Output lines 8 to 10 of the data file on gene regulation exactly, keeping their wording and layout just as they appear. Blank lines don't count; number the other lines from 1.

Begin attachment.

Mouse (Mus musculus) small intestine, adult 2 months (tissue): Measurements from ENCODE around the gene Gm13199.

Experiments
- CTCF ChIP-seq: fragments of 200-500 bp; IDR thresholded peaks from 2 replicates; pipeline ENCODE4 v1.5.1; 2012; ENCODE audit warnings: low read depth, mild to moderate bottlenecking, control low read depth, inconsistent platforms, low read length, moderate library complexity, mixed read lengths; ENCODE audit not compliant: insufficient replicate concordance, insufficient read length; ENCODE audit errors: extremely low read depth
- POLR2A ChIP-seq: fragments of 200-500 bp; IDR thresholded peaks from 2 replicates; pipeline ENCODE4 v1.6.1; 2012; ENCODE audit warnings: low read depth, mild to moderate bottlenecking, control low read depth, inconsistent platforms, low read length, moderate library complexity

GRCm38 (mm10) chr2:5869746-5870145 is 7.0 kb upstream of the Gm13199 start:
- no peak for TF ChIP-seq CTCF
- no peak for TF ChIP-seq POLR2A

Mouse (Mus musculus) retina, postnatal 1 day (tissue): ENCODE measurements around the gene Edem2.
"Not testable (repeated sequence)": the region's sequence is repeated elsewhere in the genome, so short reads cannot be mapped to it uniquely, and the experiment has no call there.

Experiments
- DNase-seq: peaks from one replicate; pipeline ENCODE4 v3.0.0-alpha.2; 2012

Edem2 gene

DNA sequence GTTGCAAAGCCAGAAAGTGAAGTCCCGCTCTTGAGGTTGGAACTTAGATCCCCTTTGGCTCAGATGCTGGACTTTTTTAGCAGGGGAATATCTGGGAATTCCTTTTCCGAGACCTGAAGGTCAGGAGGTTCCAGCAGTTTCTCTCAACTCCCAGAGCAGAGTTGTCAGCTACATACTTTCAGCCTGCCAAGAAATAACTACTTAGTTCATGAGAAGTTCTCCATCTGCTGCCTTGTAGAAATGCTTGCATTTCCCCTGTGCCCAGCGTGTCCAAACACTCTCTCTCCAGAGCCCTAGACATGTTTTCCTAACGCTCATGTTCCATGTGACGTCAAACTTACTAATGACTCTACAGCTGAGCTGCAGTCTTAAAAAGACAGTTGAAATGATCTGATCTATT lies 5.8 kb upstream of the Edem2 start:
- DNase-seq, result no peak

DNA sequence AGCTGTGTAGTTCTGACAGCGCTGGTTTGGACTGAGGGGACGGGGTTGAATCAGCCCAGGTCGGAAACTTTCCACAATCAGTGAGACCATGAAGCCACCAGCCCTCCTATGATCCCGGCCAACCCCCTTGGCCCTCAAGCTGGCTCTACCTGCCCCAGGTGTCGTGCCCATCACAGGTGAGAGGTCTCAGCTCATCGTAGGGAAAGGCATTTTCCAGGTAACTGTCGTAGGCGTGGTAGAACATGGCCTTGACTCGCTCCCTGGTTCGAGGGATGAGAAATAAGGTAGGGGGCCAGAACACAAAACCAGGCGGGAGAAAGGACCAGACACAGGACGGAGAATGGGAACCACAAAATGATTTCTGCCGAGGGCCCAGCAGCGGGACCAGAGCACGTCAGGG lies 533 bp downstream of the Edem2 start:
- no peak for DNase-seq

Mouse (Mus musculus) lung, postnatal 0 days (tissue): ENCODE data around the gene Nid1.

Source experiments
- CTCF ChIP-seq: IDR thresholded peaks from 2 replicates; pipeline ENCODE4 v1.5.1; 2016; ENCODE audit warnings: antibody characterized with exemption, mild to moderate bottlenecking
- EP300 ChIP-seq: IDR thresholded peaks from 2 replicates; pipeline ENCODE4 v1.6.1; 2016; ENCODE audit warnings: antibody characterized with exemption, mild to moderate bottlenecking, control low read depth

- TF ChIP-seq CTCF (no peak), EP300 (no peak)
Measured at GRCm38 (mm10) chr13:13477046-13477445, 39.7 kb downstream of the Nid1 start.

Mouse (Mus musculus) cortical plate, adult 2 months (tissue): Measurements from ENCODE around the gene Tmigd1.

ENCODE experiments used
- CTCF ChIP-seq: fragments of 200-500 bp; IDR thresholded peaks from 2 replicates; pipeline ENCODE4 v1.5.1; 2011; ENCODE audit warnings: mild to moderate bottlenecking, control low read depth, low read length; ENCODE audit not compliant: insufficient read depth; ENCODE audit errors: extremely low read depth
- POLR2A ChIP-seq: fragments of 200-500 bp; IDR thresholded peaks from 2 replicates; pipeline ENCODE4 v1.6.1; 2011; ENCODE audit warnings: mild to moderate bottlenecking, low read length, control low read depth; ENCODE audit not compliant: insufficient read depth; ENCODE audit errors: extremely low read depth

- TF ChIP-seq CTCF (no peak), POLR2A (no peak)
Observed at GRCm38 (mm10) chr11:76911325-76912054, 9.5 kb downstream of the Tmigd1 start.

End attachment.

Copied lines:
Mouse (Mus musculus) retina, postnatal 1 day (tissue): ENCODE measurements around the gene Edem2.
"Not testable (repeated sequence)": the region's sequence is repeated elsewhere in the genome, so short reads cannot be mapped to it uniquely, and the experiment has no call there.

Experiments